Category Fat plants

Alluaudia
Fat plants

Alluaudia

Semisempreverde succulenta native to Madagascar; to the genus alluaudia belong 4-5 species, some of which in nature reach 10-12 m in height, in pots they remain within much more modest dimensions. They have erect, fleshy stems, of silvery gray color, very branched; with the age in the lower part they tend to become woody; the stems bear numerous stiff thorns, including small ovate leaves, bright green, waxy and shiny, which often fall in the cold season.

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Fat plants

Jatropha podagrica

Semi-evergreen caudiciform succulent plant native to Central America, cultivated in Africa and Asia as a medicinal plant; in places where it is widespread as an outdoor plant, the adult specimens can reach about two meters in height. It has a caudice up to 20 cm wide at the base, which is poorly branched, light brown in color, covered with thin flakes.
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Browningia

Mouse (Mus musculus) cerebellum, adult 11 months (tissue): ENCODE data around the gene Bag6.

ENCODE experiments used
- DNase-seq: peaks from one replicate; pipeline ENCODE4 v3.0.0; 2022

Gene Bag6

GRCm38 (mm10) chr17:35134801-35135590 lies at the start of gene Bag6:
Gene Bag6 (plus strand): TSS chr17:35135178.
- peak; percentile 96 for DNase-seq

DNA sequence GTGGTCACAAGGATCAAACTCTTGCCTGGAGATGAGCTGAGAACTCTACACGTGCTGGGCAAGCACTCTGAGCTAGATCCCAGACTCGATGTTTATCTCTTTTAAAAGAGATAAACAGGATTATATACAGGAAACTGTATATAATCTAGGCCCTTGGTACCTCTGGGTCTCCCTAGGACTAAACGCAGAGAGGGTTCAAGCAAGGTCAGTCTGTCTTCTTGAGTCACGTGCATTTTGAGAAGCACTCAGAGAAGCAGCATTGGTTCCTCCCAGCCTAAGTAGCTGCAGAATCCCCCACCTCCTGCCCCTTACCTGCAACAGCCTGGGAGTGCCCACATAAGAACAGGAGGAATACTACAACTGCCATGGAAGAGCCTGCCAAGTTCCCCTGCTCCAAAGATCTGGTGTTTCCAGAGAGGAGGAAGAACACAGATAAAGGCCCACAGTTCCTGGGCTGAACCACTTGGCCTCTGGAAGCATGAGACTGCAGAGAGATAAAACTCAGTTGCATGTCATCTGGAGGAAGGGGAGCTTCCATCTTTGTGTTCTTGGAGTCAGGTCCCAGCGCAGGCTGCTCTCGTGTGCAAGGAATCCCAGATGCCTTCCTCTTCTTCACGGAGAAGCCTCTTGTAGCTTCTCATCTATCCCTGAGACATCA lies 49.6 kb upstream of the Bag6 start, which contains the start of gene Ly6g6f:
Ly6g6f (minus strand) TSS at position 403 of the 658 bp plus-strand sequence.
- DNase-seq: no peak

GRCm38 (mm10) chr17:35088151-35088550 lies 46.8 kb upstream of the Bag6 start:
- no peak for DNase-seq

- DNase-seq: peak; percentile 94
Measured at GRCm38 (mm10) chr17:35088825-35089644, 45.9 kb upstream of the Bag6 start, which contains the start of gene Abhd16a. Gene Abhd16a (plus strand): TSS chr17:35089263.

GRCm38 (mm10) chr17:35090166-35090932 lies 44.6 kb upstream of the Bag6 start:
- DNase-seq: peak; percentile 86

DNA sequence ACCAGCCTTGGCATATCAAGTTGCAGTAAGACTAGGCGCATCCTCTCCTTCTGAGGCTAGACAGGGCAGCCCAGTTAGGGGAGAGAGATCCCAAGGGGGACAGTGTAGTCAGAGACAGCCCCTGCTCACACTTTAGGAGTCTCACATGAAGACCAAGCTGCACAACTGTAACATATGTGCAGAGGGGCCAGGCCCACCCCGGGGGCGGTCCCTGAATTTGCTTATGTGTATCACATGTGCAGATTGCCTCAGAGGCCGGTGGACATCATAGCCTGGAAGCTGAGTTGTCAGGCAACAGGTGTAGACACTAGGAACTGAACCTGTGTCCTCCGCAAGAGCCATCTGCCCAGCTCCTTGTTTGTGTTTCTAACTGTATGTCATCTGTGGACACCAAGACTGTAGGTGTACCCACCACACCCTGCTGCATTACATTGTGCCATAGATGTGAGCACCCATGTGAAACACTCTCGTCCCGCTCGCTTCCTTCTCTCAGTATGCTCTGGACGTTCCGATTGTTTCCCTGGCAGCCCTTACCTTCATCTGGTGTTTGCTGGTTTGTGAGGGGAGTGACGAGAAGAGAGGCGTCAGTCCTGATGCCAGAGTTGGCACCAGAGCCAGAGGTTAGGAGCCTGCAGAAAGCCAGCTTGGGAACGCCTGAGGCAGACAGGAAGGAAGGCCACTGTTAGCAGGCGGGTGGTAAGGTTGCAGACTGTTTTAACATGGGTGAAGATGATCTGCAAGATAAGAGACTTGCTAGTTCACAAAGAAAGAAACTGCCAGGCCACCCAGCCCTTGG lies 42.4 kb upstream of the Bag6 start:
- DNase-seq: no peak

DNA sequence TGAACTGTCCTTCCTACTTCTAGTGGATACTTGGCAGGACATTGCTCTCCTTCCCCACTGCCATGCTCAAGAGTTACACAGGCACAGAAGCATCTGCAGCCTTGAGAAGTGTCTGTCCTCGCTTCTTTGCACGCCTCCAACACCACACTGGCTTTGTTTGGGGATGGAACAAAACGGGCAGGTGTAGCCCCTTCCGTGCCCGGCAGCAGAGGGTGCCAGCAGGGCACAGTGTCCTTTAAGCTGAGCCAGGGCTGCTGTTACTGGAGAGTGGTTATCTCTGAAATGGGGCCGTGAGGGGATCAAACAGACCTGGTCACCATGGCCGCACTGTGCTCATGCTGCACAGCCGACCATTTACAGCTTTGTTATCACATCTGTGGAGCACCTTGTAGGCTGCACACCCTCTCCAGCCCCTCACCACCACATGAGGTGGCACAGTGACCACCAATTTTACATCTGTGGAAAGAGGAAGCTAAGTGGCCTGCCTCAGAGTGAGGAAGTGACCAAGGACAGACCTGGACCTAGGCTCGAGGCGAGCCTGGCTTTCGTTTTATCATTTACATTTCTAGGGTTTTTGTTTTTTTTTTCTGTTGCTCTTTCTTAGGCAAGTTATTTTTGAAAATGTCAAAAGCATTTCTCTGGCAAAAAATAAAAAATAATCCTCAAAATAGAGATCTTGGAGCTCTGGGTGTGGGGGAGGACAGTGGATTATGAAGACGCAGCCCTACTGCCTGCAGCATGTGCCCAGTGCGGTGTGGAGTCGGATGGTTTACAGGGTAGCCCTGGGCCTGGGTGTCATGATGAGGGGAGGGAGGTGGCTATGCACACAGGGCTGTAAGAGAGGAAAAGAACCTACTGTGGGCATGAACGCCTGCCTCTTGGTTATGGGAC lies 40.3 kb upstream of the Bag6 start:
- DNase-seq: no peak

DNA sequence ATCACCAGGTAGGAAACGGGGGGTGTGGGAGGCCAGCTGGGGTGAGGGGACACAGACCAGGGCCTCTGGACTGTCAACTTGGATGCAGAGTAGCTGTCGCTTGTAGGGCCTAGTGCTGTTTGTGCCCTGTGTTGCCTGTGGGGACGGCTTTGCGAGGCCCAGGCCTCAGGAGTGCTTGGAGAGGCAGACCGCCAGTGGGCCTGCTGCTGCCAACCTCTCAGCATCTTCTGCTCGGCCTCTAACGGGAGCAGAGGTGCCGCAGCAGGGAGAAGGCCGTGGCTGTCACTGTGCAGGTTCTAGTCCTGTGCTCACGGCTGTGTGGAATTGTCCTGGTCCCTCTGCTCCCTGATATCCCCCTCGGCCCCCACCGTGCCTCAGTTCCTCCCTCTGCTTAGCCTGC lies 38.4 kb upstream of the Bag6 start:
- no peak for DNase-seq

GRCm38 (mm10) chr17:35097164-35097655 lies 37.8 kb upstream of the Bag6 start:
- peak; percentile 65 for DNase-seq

This genus includes some columnar cacti, originating from South America, also present in high altitude areas. They have erect stems, high in nature even 6-7 m, of dark green or bluish color, with numerous little pronounced ribs; they tend to branch out in the upper part of the stem, sometimes producing a dense crown of intertwined branches.
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Acanthocalicium

Globose cactacea, columnar with age, originating from the Argentine side of the Andes. The stem is gray-green, sometimes tending to yellowish, with 15-20 ribs; the areolas are glabrous at the base, woolly at the apex, and carry 10-12 yellow or brown spines. From the end of spring to the beginning of autumn the specimens of at least three years produce numerous flowers on the areolas around the apex of the stem, of yellow or red color; the species A.
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Epithelanta

Slow-growing dwarf cactacea native to the southern United States and Mexico. It has a roundish shape, briefly columnar, with a particular narrowing at about half of its height. The stem is light green, completely covered with small white spines, in spring and summer it produces small white-pink flowers along the crown, which last a few days.
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Fat plants

Cereus of Perщ - Cereus peruvianus